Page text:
On average, a professional football team made up of 25 players experiences 50 injuries over a season, so each player can get injured twice a year.1 One of the main training objectives is players’ availability to work out and compete. Financial loss and negative effects caused by injuries can unfold into a negative scenario or even lead to losing a game or a championship.2,3,4
In spite of all the measures implemented by professional clubs to avoid injuries and get their athletes back to the field as soon as possible, the injury rate in football is still high. A recent publication reviewed research aimed to quantify the injury incidence in professional football.5 Conclusions are drawn from a review of 44 research articles meeting the following criteria: (i) injuries had to be based on players’ time out of play; (ii) participants had to be professional players; (iii) articles had to be published in English and in a journal including a peer review system before March 2018 and (iv) articles had to show the players’ injury or prevalence rates. The following databases were used: PubMed, Scopus, Excerpta Medica Database (EMBASE), Allied and Complementary Medicine Database (AMED), Google Scholar and the Cochrane Library.
The review results suggest some really remarkable conclusions:
- Injury rate in professional football is 8.1 injuries/1000 hours of exposure. Game injury incidence (36 injuries/1000 hours of exposure) is almost 10 times higher than training injury incidence rate (3.7 injuries/1000 hours of exposure).
- Lower extremity injuries have the highest incidence rates (6.8 injuries/1000 hours of exposure) compared to other parts of the body. The trunk is the second part of the body experiencing the most injuries (0.4 injuries/1000 hours of exposure), whereas upper limbs ranked third (0.3 injuries/1000 hours of exposure). On the other hand, the head and the neck present the lowest injury incidence rate (0.2 injuries/1000 hours of exposure).
- With regard to lower limb injuries, from the most to the least important parts, the worst-affected ones are: thigh (1.8 injuries/1000 hours of exposure), knee (1.2 injuries/1000 hours of exposure), ankle (1.1 injuries/1000 hours of exposure), hip/groin (0.9 injuries/1000 hours of exposure), lower part of the leg/the Achilles tendon (0.8 injuries/1000 hours of exposure) and feet/toes (0.4 injuries/1000 hours of exposure).
- The most common injury is that of muscle/tendon (4.6 injuries/1000 hours of exposure), followed by bruises (1.4 injuries/1000 hours of exposure), other unspecified injuries (0.6 injuries/1000 hours of exposure), joints and ligaments (0.4 injuries/1000 hours of exposure), bone fracture and stress injuries (0.2 injuries/1000 hours of exposure), lacerations (0.05 injuries/1000 hours of exposure) and central/peripheral nervous system injuries (0.04 injuries/1000 hours of exposure).
- Injuries causing 1-3 days of time loss are the most common (3.1 injuries/1000 hours of exposure), followed by moderate injuries (8-28 days, 2.0 injuries/1000 hours of exposure), minor injuries (4-7 days, 1.7 injuries/1000 hours of exposure) and severe injuries (more than 28 days, 0.8 injuries/1000 hours of exposure).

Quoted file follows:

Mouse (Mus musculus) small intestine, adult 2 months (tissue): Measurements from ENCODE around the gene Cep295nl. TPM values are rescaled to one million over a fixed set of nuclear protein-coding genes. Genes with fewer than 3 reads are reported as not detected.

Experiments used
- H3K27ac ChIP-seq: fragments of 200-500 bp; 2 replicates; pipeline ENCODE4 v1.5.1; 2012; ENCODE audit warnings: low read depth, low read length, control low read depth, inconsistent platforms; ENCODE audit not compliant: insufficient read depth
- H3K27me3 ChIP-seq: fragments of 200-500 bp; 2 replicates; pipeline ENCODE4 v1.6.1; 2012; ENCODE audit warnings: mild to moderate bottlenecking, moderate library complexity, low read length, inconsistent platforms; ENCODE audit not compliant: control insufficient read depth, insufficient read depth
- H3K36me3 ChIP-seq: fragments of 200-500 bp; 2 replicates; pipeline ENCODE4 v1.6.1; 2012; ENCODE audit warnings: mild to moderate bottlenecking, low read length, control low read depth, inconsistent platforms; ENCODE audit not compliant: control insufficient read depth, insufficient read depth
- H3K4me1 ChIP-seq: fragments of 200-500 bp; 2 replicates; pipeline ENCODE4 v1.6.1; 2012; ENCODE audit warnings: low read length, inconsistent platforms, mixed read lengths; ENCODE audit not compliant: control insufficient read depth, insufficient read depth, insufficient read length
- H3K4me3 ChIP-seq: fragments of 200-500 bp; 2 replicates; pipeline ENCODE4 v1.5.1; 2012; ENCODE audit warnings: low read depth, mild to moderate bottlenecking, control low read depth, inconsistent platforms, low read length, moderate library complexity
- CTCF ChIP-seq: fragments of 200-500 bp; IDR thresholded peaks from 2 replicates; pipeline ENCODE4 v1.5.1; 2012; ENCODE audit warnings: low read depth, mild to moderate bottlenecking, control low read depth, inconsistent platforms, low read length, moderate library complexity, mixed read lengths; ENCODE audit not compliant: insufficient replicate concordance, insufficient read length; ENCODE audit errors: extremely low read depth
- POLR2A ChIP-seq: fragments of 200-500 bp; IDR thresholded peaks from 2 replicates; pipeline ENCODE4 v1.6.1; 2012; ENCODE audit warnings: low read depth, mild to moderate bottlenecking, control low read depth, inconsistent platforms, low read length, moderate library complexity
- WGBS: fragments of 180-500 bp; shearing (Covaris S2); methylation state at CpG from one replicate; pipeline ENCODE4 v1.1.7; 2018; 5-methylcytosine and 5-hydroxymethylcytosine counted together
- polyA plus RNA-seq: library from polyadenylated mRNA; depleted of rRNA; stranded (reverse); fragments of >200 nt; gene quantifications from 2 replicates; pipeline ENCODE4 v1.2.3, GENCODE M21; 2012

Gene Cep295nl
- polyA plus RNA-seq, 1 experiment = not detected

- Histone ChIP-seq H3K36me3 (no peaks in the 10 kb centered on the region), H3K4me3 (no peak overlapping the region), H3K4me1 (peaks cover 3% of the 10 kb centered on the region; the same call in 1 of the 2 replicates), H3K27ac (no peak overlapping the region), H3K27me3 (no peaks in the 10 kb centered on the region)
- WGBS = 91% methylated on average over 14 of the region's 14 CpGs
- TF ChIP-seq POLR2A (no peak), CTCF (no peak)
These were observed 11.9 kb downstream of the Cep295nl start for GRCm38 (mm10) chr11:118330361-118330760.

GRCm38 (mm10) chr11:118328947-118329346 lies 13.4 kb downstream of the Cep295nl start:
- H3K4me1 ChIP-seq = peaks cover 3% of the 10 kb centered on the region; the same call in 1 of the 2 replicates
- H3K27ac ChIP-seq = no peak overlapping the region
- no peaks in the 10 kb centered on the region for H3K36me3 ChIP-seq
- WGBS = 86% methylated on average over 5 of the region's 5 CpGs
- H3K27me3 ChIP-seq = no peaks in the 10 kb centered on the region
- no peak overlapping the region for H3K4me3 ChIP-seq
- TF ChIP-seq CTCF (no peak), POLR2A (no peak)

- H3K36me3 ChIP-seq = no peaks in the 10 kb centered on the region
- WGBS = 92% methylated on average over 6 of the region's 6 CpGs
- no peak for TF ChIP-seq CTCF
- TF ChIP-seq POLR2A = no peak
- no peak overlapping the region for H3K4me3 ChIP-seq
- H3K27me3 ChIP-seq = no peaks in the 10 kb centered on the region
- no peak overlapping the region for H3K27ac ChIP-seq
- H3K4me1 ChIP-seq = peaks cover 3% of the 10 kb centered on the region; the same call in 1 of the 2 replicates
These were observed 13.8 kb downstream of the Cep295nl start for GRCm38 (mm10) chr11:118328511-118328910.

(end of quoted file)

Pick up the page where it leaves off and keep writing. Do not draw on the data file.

- Injury incidence rate of the 5 main European leagues (the Premier League in England, Serie A in Italy, Bundesliga in Germany, Ligue 1 in France, and La Liga in Spain) is not different from other professional leagues’ rate in other countries (7.6 v. 6.8 injuries/1000 hours of exposure, respectively). In descending order, the average injury incidence rate in training and competition are the following: games of the 5 main leagues: 35.5; games of other professional leagues: 31.9; training sessions of other professional leagues: 3.9 and training sessions of the 5 main leagues: 3.6.
- The new injury incidence rate is higher than recurrent ones (7.0 and 1.3 injuries/1000 hours of exposure, respectively).
- The injury incidence rate of international tournaments in which teams take part is higher than that of national competitions (9.8 v. 7.5 injuries/1000 hours of exposure). In more detail, the injury incidence rate is the following: international games (41.1 injuries/1000 hours of exposure), national games (32.3 injuries/1000 hours of exposure), national training sessions (3.8 injuries/1000 hours of exposure) and international training sessions (3.5 injuries/1000 hours of exposure).
Carlos Lago Peñas
1 Ekstrand J, Hägglund M, Waldén M. Injury incidence and injury patterns in professional football: the UEFA injury study. Br J Sports Med 2011;45:553–8.
2 Hägglund M, Waldén M, Magnusson H, et al. Injuries affect team performance negatively in professional football: an 11-year follow-up of the UEFA champions League injury study. Br J Sports Med 2013;47:738-42. 3
3 Eirale C, Tol JL, Farooq A, et al. Low injury rate strongly correlates with team success in Qatari professional football. Br J Sports Med 2013;47:807-8.
4 Ekstrand J. Keeping your top players on the pitch: the key to football medicine at a professional level. Br J Sports Med 2013;47:723-4. Feeley BT, Agel J, LaPrade RF. When is it too early for single sport specialization? Am J Sports Med. 2016;44(1):234-241.
5 López-Valenciano A, Ruiz-Pérez I, García-Gómez A, et al. Epidemiology of injuries in professional football: a systematic review and meta-analysis. Br J Sports Med 2020;54:711-718.
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